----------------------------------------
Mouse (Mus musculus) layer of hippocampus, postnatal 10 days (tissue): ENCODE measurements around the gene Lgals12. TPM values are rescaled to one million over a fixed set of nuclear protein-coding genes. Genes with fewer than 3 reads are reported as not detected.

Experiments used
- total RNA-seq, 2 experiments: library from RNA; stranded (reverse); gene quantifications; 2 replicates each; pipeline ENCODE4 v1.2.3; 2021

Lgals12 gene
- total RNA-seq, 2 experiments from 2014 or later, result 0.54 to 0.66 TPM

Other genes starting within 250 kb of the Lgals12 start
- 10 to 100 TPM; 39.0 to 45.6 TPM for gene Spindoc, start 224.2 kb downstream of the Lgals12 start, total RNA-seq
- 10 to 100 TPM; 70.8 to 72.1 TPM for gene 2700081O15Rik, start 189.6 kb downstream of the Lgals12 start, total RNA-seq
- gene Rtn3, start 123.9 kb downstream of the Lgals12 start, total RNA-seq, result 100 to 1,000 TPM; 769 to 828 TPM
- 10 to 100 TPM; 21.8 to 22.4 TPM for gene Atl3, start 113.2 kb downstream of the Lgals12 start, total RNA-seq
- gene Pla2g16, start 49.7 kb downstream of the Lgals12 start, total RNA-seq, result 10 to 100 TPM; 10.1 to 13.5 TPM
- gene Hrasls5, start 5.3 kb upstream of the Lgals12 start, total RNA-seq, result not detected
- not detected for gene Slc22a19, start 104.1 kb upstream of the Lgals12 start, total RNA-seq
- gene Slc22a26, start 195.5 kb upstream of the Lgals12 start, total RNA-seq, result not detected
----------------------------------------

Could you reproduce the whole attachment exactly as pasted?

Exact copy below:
Mouse (Mus musculus) layer of hippocampus, postnatal 10 days (tissue): ENCODE measurements around the gene Lgals12. TPM values are rescaled to one million over a fixed set of nuclear protein-coding genes. Genes with fewer than 3 reads are reported as not detected.

Experiments used
- total RNA-seq, 2 experiments: library from RNA; stranded (reverse); gene quantifications; 2 replicates each; pipeline ENCODE4 v1.2.3; 2021

Lgals12 gene
- total RNA-seq, 2 experiments from 2014 or later, result 0.54 to 0.66 TPM

Other genes starting within 250 kb of the Lgals12 start
- 10 to 100 TPM; 39.0 to 45.6 TPM for gene Spindoc, start 224.2 kb downstream of the Lgals12 start, total RNA-seq
- 10 to 100 TPM; 70.8 to 72.1 TPM for gene 2700081O15Rik, start 189.6 kb downstream of the Lgals12 start, total RNA-seq
- gene Rtn3, start 123.9 kb downstream of the Lgals12 start, total RNA-seq, result 100 to 1,000 TPM; 769 to 828 TPM
- 10 to 100 TPM; 21.8 to 22.4 TPM for gene Atl3, start 113.2 kb downstream of the Lgals12 start, total RNA-seq
- gene Pla2g16, start 49.7 kb downstream of the Lgals12 start, total RNA-seq, result 10 to 100 TPM; 10.1 to 13.5 TPM
- gene Hrasls5, start 5.3 kb upstream of the Lgals12 start, total RNA-seq, result not detected
- not detected for gene Slc22a19, start 104.1 kb upstream of the Lgals12 start, total RNA-seq
- gene Slc22a26, start 195.5 kb upstream of the Lgals12 start, total RNA-seq, result not detected